Ultrasonic cleaning can be useful for the removal of debris prior to processing in a washer disinfector, particularly from instruments with hinges and/or intricate parts. However, one important exception is the processing of dental handpieces, unless there is confirmation from the manufacturer that the devices are compatible with ultrasonic cleaning.
It is important that the cleaning solution used in ultrasonic baths is maintained, cleaned and changed at regular intervals. The solution must be changed when it becomes heavily contaminated, or otherwise at the end of every clinical session, as any build-up of debris will reduce the effectiveness of cleaning. It is also important that staff are made aware of the need to assess when a change of solution is necessary.
After ultrasonic cleaning, instruments should be rinsed and as with all other cleaning methods, should be inspected for cleanliness, preferably under a magnifying lamp, and if possible for any wear and damage before sterilisation. Again it is important to stress that instruments that are not scrupulously clean cannot be effectively sterilised.
‘Best-practice’ washer disinfector
Using a washer disinfector is the preferred method of cleaning dental instruments because it offers the best option for the control and reproducibility of cleaning. This cleaning process can be effectively validated and it can perform the processes of cleaning and disinfection consecutively.
A typical washer disinfector cycle for instruments includes the following five stages:
- Flush – removes ‘difficult’ gross contamination, including blood, tissue debris and bone fragments. A water temperature of < 45°C is used to prevent protein coagulation and fixing of soil to the instrument.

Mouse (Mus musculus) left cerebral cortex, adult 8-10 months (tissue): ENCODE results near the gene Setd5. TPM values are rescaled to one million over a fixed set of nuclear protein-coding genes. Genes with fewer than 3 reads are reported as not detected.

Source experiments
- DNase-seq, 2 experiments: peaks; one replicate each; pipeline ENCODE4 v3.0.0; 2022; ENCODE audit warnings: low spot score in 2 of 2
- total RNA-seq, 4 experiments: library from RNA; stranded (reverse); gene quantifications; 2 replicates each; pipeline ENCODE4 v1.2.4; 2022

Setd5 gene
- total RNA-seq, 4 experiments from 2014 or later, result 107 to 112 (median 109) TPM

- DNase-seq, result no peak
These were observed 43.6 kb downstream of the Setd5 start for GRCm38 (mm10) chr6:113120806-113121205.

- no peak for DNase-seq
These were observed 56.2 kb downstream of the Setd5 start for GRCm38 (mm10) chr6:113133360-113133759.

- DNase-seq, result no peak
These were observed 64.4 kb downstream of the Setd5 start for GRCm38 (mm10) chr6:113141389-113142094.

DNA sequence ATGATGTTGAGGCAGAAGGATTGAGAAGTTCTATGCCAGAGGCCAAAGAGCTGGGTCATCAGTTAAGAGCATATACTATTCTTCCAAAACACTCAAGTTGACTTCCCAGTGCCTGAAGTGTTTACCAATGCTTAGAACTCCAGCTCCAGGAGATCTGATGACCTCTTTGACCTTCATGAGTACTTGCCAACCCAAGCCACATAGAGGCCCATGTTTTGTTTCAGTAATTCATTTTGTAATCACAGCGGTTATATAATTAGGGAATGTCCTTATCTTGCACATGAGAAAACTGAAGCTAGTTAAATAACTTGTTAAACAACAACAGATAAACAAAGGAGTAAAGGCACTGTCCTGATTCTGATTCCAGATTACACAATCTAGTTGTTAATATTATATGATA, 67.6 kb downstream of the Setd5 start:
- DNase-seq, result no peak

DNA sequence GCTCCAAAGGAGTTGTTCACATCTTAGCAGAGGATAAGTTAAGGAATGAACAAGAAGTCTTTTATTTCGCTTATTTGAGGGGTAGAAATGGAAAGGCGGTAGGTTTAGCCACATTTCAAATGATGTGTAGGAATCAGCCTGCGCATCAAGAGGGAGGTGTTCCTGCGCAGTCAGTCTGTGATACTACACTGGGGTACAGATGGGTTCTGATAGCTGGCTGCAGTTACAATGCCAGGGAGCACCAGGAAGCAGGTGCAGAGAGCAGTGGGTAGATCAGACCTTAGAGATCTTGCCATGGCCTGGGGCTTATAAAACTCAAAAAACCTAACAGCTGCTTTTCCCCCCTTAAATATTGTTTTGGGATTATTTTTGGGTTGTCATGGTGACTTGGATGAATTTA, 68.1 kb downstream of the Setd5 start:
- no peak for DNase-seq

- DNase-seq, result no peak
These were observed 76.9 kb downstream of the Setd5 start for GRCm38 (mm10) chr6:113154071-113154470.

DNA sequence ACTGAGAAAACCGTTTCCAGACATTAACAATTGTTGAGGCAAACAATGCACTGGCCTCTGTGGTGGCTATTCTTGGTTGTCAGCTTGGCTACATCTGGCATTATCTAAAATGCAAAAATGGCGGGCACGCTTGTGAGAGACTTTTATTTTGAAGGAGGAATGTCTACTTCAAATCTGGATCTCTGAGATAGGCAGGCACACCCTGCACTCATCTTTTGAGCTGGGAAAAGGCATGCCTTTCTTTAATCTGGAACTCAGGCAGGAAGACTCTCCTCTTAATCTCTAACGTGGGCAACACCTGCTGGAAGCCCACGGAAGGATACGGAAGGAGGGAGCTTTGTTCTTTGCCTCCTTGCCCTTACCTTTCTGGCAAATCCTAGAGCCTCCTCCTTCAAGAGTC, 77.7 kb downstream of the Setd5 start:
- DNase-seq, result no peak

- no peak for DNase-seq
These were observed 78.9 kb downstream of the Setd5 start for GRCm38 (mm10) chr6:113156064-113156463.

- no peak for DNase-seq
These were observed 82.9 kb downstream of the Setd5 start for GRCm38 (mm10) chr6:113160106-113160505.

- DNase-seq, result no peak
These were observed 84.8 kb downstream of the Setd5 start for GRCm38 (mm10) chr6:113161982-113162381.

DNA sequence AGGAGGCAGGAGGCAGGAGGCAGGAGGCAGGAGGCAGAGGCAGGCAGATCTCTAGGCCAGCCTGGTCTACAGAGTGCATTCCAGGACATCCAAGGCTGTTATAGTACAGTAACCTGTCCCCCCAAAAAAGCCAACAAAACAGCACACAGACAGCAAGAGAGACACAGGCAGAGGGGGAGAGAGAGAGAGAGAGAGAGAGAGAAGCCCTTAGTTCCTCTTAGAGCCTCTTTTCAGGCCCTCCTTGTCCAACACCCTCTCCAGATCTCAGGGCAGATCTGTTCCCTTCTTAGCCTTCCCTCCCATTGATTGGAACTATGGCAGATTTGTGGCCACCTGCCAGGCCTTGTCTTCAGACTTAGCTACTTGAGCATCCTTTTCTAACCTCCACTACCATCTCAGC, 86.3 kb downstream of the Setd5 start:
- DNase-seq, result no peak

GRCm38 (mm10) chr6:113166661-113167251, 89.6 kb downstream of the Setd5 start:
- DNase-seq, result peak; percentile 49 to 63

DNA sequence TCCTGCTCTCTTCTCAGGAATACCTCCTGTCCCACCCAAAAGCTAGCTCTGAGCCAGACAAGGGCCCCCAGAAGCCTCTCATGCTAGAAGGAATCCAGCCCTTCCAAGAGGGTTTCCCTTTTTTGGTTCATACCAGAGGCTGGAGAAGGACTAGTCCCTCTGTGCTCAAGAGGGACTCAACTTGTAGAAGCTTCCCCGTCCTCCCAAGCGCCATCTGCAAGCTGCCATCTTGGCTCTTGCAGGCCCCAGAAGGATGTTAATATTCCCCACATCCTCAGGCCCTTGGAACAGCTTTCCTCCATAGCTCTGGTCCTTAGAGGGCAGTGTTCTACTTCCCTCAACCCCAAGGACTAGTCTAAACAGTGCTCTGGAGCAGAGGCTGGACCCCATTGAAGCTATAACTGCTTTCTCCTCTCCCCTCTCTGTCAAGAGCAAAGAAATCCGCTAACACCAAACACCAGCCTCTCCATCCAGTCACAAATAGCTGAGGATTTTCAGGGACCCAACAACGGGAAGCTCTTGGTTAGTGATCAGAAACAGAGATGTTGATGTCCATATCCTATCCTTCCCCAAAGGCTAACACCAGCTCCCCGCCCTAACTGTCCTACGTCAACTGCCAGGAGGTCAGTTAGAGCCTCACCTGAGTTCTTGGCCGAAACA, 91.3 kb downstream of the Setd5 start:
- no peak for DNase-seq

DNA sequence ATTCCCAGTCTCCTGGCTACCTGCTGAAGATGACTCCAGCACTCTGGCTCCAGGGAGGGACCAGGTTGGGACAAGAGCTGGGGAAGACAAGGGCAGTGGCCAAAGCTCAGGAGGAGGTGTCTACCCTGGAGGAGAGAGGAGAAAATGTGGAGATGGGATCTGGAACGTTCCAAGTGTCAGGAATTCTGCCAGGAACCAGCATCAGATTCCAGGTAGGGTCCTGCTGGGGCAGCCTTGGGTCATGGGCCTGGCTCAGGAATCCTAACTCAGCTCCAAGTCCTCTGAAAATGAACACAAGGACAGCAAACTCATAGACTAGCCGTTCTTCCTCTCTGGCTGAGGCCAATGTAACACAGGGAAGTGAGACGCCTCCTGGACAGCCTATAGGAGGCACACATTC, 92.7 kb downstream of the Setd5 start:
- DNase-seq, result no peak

- Wash – removes any remaining soil. Chemical and mechanical processes loosen and break up contamination adhering to the instrument surface. Detergents used in this process must be specified by the manufacturer as suitable for use in washer disinfectors.
- Rinse – removes detergent used in the cleaning process.
- Thermal disinfection – The load temperature is raised and held at the pre-set disinfection temperature for the required disinfection holding time.
- Drying – purges the load and chamber with heated air to remove any residual moisture.
For those using washer disinfectors it is recommended to use a low foam, low residue, non-caustic detergent coupled with a rinse aid that allows rapid drying and reduces water spotting. Both detergent and rinsing agent must be formulated to operate in both hard and soft water areas, helping to prevent scale build-up in rinse jets and pipes, thus reducing the likelihood of future maintenance issues.
There is now a wide selection of detergents and products designed for the cleaning and maintenance of dental instruments and many are specially formulated. These include enzyme-based cleaners that use the presence of an enzyme blend to act as a biological catalyst. This speeds up the chemical breakdown of any proteins present into smaller units that can be more easily removed from the surface of instruments.
Detergents must be suitable for each specific cleaning process, have no adverse impact on the instruments, equipment nor the environment and be safe for staff and patients alike. Efficient, correct and thorough cleaning is a central part of dental instrument reprocessing and all members of the dental team must be aware of the procedures required to maintain a safe, compliant and effective working environment.